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Back-to-office mandates won't work, says Salesforce's Benioff
As industry and governments push to get workers crammed into commuter trains, glass box edifices, tech boss says: 'Why?'
Salesforce CEO Marc Benioff has doubled down on his company's stance on working from home and flexible working, that great pandemic debate.
Following widespread WFH enforced by global COVID-19-related lockdowns, opinion is divided between those welcoming the new normal of work-where-you-like and those who see numbers coming through the office door as a proxy for productivity.
Those in the latter camp include Goldman Sachs CEO David Solomon – who has taken several opportunities to insist that his staff get back to the office full time – and UK Prime Minister Boris Johnson, who insisted the temptation of coffee and cheese presented a serious threat to the nation's post-Brexit economic success.
Salesforce is no stranger to the debate, having cancelled the lease on an unbuilt 325,000 square foot (30,193sqm) tower. Last year, Brent Hyder, Salesforce president and chief people officer, said that "the employee experience is about more than ping-pong tables and snacks" as he announced an end to the assumption that most staff would work from the office, and introduced a flexible working plan.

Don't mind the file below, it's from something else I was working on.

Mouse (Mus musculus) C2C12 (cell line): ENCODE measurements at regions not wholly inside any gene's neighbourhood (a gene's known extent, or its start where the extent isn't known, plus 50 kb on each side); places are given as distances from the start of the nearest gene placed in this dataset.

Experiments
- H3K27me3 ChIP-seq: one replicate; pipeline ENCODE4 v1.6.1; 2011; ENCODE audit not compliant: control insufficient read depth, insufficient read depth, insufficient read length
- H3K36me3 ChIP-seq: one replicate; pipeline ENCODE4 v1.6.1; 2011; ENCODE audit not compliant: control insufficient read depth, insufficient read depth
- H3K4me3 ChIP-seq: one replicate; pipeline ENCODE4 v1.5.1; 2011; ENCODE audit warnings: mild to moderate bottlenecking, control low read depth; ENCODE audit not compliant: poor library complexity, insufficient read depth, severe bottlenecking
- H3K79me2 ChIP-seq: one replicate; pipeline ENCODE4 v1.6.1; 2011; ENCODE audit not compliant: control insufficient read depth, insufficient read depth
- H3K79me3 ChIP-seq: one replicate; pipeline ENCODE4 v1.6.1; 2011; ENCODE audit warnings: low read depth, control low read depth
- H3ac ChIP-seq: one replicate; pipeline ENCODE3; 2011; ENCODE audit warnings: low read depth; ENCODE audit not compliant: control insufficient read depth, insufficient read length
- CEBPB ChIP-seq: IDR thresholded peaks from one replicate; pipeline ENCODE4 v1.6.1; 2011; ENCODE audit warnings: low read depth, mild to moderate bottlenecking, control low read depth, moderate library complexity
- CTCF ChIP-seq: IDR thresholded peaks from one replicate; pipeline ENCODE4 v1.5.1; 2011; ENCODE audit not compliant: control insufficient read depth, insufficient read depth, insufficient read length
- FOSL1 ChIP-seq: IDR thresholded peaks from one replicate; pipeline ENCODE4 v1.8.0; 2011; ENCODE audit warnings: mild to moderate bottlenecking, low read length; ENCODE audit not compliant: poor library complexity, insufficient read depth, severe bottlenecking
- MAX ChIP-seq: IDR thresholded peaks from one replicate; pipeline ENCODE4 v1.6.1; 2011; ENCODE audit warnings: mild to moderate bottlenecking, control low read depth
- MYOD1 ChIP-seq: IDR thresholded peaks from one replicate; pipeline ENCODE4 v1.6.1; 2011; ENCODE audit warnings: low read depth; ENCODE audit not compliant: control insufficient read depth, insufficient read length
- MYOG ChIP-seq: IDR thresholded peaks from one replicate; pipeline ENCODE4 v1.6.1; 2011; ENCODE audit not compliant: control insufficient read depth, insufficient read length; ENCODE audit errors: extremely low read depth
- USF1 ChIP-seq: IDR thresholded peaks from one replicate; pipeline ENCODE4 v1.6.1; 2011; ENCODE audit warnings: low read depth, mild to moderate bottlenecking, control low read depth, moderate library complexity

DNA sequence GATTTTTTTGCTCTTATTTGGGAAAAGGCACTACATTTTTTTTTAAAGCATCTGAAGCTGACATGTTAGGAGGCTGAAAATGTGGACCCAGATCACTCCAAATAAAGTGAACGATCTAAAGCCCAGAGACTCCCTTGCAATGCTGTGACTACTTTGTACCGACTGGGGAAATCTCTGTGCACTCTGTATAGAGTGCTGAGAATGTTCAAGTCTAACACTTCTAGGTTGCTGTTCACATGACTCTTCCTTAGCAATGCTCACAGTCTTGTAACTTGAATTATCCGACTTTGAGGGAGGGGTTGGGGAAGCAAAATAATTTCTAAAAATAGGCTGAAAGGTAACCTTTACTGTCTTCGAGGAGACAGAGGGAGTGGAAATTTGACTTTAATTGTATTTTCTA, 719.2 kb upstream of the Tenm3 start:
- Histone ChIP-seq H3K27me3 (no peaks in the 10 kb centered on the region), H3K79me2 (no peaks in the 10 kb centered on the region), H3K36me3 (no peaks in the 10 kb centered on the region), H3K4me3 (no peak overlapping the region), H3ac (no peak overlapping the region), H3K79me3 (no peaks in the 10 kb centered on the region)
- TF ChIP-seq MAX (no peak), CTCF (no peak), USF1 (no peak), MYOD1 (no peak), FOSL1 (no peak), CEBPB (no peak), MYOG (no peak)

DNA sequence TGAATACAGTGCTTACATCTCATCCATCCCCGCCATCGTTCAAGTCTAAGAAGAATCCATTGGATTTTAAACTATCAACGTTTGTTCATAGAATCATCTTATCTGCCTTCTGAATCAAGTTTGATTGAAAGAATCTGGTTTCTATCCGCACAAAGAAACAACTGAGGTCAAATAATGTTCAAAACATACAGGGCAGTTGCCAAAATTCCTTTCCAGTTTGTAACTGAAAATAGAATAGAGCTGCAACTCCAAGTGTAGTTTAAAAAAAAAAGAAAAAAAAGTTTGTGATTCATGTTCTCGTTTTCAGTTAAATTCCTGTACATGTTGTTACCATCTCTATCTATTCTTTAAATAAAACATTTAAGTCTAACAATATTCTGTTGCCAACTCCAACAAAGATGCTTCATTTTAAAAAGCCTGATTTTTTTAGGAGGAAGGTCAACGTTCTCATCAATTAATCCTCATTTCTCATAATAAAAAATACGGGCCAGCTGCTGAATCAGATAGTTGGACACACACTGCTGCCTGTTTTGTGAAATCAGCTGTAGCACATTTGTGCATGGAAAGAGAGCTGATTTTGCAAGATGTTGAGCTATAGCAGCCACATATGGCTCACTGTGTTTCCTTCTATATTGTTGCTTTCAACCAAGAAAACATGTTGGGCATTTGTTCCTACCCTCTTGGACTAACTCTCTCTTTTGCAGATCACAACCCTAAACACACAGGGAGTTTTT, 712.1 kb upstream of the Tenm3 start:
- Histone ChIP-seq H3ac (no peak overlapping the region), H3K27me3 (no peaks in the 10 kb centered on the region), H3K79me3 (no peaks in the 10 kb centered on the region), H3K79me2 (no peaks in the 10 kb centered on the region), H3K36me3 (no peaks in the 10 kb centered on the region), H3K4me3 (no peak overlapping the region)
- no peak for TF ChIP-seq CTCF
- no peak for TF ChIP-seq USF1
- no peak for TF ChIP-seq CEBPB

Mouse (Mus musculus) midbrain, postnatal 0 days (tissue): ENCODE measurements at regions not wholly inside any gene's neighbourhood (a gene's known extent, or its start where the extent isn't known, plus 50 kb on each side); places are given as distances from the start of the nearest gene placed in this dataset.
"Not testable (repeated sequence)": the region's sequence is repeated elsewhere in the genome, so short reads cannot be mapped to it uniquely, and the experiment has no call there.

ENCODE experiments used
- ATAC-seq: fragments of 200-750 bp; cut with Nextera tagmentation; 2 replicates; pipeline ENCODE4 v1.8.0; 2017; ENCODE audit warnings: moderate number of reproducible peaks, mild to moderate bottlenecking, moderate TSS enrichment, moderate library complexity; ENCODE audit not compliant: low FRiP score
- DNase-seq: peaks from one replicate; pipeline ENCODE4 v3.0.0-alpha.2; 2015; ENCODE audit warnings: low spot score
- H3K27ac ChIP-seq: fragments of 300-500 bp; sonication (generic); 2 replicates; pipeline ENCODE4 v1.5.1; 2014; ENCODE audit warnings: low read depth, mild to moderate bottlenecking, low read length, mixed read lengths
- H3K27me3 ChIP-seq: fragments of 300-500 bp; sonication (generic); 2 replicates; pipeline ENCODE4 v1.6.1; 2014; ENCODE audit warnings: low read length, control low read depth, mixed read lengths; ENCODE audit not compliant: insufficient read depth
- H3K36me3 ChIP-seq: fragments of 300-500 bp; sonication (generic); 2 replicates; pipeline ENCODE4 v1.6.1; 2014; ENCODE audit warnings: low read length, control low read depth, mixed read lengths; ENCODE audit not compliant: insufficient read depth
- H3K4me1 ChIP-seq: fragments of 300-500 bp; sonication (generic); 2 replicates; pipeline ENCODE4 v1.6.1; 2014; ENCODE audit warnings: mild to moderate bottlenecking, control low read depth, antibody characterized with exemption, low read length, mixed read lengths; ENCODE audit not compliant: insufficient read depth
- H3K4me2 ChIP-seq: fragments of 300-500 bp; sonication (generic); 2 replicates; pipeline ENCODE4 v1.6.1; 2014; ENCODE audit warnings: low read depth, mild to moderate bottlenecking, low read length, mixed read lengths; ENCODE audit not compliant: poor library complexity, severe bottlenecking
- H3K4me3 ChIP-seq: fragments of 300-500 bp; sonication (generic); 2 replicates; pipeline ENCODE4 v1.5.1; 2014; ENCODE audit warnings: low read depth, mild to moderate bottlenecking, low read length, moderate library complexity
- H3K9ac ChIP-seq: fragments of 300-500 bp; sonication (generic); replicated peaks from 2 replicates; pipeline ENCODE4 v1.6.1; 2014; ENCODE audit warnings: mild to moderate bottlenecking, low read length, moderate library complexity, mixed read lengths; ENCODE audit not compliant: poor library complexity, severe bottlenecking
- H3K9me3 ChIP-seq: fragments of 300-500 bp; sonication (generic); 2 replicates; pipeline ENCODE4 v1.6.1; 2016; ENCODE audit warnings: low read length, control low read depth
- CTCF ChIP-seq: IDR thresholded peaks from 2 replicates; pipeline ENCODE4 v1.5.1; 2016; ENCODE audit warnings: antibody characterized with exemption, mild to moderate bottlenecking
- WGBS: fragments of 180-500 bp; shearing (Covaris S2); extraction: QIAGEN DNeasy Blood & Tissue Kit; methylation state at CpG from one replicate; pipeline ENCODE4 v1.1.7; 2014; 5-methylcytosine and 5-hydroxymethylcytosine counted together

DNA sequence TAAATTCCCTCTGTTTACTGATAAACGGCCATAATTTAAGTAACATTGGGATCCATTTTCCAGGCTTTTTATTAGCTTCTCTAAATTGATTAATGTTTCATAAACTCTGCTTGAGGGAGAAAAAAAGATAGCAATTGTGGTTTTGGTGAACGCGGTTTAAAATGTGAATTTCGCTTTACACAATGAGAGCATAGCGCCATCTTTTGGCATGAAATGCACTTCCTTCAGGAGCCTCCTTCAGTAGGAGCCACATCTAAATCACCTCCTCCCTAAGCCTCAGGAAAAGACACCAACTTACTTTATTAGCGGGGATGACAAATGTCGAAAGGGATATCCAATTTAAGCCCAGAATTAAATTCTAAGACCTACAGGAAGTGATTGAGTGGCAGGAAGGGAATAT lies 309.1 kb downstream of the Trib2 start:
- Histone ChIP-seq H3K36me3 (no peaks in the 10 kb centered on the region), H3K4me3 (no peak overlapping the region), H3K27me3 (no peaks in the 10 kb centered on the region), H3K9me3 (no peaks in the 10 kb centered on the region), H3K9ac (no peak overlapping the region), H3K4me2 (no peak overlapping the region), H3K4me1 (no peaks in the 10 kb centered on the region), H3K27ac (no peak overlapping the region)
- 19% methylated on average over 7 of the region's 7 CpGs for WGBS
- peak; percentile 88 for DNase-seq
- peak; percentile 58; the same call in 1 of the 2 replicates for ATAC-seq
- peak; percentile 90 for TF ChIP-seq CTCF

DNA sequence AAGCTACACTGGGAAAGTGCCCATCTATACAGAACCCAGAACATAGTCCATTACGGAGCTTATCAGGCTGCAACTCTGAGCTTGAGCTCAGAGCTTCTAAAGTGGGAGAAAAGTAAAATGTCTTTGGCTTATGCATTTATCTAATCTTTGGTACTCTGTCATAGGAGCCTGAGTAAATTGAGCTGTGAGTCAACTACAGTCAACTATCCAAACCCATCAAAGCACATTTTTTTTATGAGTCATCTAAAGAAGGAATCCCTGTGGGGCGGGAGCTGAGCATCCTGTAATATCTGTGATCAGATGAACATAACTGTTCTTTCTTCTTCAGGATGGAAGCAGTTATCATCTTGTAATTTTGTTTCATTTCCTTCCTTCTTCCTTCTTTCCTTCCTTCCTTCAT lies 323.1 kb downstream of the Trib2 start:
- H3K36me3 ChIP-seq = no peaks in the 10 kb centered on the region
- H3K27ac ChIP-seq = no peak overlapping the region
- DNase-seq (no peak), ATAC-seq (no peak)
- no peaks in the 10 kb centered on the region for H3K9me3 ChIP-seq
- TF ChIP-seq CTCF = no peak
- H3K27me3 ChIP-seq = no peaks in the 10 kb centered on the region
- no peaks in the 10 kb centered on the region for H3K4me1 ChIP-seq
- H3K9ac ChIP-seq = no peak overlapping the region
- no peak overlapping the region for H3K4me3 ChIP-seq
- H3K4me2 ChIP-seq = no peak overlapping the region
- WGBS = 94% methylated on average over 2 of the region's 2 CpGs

This week CEO Marc Benioff has gone further, saying an enforced return to the old normal won't be successful.
Speaking at a company conference in New York he said: "Office mandates are never going to work," according to Yahoo Finance.
- Apple's return-to-office plan savaged by staff
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- Half of bosses out of touch with reality, study shows
- Next six months could set a new pace for work-life balance
At least from an IT perspective, there may be a sound reason for his thinking. Research from analysts at Gartner found organizations could be missing the boat if they don't accommodate flexible and home working, among the in-demand IT workforce at the very least.
Gartner found that 65 percent of IT employees say whether they can work flexibly will impact their decision to stay or go. For those in Europe, work-life balance trumped compensation in IT workers' decision making. Globally, it is now equal to compensation for the first time in a decade, Gartner found.
But not everyone is onboard with offering employees more choices about where to lay the laptop. Google may push through reductions in pay for employees that sidestep a return to the same office and instead choose to work from home permanently post-pandemic. The search and cloud giant created Work Location Tool in June to calculate the potential wage implications of full-time remote working. ®